The imposition of new "America First" tariffs and Trump's remarks about having "a lot of problems" with the EU's trade policy have made people worry that these two allies might soon enter into a trade war. Trump had already returned from Davos when an interview that he gave to the UK's ITV News with Pierce Morgan aired on Sunday, in which the American President bellowed the following implied threat that deserves to be repeated in full:
"I've had a lot of problems with European Union, and it may morph into something very big from that standpoint, from a trade standpoint. We cannot get our product in. It's very, very tough. And yet they send their product to us — no taxes, very little taxes. It's very unfair. They're not the only one, by the way. I could name many countries and places that do. But the European Union has been very, very unfair to the United States. And I think it will turn out to be very much to their detriment."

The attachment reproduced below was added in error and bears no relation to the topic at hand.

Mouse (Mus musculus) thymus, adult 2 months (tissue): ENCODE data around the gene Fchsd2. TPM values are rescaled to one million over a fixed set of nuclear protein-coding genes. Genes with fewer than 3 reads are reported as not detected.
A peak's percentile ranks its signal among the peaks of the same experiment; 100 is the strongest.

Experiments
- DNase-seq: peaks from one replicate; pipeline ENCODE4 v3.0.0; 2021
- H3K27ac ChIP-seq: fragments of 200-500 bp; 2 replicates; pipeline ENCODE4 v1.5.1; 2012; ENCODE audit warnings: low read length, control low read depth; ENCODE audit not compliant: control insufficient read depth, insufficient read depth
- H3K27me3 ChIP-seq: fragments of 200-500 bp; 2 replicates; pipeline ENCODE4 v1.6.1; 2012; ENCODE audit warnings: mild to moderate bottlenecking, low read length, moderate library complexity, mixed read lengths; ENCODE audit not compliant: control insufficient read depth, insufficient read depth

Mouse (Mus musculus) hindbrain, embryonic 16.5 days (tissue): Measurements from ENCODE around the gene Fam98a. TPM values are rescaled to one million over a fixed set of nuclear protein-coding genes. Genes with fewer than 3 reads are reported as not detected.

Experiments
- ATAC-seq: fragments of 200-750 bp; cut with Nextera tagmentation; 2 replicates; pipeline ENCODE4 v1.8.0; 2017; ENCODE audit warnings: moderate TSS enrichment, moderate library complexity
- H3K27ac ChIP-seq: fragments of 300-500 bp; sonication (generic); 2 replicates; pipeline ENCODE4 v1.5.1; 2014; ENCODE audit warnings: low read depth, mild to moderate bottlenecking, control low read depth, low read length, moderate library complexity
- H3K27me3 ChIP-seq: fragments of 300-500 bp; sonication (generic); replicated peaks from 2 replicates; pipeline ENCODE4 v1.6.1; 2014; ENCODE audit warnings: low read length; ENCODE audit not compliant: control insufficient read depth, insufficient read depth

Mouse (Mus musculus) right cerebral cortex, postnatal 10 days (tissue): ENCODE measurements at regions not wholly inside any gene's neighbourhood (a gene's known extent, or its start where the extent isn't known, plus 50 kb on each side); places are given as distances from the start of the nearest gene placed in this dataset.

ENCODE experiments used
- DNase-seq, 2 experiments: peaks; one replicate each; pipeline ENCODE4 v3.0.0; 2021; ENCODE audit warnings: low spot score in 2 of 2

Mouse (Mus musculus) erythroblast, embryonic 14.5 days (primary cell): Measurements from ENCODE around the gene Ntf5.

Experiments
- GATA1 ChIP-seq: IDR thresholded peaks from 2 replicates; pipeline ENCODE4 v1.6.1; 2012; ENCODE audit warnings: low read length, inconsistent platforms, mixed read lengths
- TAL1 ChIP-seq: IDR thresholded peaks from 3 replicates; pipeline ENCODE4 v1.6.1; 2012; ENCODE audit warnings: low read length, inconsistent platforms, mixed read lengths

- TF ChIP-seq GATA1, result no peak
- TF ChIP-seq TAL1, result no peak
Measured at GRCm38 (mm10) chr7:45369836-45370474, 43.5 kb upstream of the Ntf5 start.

The EU wasn't going to take any of this laying down, which is why a representative of the European Commission issued a strong retort when he said the following:
"For us trade policy is not a zero sum game. It is not about winners and losers. We here in the European Union believe that trade can and should be win-win. We also believe that while trade has to be open and fair it also has to be rules-based. The European Union stands ready to react swiftly and appropriately in case our exports are affected by any restrictive trade measures by the United States."
In what many would have imagined was the realm of political fantasy prior to the 2016 election, Trump's Presidency has now put the US and the EU on the path of an all-out trade war. Having contrasted his vision of "economic nationalism" with the EU's one of globalization while speaking to the international elite in Davos, the American leader now seems to proverbially be "putting his money where his mouth is" and taking steps to fulfill his promise that the US will rework all of its trading relationships in order to make them reciprocal and more equal, even if this leads to an economic war with its EU military ally.
Sergio Borg, Italian political commentator, and Fernando Martinez, Independent news analyst from the US, joined our discussion.
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